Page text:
in 1996 serving at the pleasure of the Cuban American
National Foundation and a few legislators.
It's not President Barack Obama's Embargo; it belongs
to Congress and to the voters in the United States.
The irony is that Cuba is a Third World nation which
has never had -- and has never expressed -- any intent
of harming the people of the United State. Though
unable to acquire practically anything on the open
world market, this island has managed to achieve a 78-
year life expectancy rate and an infant mortality rate
at birth that would be the envy of any First World
This is even more interesting if you take into account
that the embargo has been around as long as the Cuban
Revolution, so the "punishment" was not inflicted
because of anything Cuba did or did not do to the
United States or anyone else, but rather as a response
to its sheer existence: radical social change 90 miles
off the coasts of Florida.
So, I must ask the readers of The Rag Blog to urge the
current President to advise his Congress (and yours) to
lift this unjust, insane, ludicrous, and
internationally condemned policy that is leading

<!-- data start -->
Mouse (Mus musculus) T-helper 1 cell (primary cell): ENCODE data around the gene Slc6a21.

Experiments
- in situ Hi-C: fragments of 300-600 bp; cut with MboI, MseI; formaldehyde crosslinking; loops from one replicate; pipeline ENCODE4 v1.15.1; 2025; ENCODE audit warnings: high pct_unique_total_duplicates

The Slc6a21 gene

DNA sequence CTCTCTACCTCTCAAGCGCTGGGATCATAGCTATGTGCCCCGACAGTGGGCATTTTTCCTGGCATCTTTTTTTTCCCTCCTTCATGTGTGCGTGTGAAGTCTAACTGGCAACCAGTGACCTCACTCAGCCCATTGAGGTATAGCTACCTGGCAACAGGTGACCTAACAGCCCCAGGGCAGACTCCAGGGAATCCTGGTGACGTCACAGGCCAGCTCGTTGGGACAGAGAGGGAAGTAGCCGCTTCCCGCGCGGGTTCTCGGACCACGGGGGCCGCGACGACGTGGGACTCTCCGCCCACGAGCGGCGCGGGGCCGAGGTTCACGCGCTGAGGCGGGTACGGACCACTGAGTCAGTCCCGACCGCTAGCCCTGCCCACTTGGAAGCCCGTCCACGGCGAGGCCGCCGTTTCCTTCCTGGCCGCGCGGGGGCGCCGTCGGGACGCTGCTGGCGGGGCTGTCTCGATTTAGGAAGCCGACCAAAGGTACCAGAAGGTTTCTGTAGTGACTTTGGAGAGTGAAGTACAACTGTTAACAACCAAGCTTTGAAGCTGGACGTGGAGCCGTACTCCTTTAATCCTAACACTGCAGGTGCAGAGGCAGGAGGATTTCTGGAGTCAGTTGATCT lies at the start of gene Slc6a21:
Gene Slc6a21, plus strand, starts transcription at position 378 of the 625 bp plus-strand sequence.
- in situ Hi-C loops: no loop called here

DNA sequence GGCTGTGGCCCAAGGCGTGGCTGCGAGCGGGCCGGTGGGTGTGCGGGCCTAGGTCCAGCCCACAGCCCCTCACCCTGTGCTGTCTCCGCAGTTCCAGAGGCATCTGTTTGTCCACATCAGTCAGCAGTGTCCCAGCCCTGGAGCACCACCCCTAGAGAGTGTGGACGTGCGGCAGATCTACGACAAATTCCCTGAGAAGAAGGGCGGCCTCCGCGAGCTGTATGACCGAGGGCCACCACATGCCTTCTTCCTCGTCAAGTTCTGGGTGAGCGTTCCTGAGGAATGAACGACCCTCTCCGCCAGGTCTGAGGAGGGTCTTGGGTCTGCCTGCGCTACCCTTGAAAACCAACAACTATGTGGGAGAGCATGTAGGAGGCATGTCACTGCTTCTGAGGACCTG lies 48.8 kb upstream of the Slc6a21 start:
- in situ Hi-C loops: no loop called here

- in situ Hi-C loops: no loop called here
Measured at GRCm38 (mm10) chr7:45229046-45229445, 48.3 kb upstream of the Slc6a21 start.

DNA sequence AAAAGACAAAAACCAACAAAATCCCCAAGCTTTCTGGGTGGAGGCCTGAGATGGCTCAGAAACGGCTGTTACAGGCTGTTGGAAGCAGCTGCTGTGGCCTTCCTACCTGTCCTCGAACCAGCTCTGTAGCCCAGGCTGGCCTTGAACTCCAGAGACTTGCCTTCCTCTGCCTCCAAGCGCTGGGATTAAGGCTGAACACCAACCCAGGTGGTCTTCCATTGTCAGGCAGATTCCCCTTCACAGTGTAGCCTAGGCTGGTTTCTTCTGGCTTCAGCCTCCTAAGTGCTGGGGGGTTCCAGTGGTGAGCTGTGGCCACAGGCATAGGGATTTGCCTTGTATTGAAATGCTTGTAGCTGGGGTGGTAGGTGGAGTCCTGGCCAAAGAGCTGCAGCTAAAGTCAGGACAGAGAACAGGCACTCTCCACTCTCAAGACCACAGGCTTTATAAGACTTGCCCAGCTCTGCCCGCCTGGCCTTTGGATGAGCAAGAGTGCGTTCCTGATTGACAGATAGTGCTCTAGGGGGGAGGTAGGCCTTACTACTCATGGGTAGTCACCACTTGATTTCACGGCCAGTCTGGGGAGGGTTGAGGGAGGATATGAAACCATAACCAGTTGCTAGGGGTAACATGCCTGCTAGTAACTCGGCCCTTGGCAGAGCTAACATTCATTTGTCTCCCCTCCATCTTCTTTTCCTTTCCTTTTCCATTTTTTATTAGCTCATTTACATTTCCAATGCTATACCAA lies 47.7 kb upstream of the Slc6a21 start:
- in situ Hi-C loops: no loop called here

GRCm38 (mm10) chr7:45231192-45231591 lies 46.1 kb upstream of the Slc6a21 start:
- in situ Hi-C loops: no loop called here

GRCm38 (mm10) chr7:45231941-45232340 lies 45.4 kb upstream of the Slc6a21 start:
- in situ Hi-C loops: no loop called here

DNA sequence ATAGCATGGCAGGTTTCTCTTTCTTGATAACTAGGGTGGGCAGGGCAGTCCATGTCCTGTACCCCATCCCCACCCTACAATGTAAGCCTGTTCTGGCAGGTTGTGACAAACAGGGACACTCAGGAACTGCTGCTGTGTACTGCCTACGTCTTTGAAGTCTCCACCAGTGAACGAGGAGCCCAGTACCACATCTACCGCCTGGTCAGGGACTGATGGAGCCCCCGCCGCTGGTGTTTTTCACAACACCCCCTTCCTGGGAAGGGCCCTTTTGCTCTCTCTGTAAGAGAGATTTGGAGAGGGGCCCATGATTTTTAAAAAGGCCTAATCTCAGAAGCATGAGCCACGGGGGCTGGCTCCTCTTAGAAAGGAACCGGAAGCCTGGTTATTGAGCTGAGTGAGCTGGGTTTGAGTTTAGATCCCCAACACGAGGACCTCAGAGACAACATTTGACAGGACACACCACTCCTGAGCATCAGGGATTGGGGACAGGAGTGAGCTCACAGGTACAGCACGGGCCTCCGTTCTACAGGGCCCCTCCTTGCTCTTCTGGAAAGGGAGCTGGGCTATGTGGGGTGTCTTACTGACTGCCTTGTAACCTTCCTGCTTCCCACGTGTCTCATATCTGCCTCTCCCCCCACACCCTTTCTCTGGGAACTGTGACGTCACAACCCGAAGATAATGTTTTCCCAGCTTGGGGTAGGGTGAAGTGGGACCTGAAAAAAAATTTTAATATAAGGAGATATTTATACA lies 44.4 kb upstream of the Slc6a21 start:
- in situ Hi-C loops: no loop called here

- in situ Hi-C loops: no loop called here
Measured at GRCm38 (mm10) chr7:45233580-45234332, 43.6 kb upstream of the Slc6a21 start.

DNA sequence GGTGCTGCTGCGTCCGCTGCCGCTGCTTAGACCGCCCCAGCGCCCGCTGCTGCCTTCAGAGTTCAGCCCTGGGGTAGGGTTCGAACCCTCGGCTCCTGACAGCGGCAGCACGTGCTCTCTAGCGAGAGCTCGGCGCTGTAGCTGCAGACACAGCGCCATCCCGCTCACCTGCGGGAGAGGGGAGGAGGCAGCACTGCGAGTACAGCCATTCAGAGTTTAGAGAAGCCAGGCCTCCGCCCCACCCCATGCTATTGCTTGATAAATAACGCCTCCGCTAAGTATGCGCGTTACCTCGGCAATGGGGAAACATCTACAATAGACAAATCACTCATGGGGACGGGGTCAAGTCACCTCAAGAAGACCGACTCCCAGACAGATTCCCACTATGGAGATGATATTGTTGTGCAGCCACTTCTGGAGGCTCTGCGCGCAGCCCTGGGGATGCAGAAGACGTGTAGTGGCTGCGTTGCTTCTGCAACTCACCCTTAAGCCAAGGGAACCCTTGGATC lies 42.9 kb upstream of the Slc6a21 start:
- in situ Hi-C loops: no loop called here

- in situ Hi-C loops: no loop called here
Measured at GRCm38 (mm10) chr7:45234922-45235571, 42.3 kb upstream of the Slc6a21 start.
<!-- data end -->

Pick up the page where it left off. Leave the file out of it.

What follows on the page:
Those Four Riders of the Apocalypse didn't spend their
summer months writing in vain. Don't let this president
become the eleventh administrative head responsible for
yet another year of unjust punishment of Cuba -- for
its simple desire for independence and sovereignty,
something the forefathers of your own great nation also
achieved through that "evil" word: revolution.
[Margarita Alarcon Perea was born in Havana, Cuba, and
raised in New York City. She studied at Karl Marx Stadt
in East Germany and Havana, and is a graduate of Havana
University in linguistics. She has taught English
translation and North American Twentieth Century
Literature, and worked in the Cuban music industry. She
is currently a news analyst for Cubadebate in Havana
and contributes to The Huffington Post. Margarita's
father is Ricardo Alarcon, president of the Cuban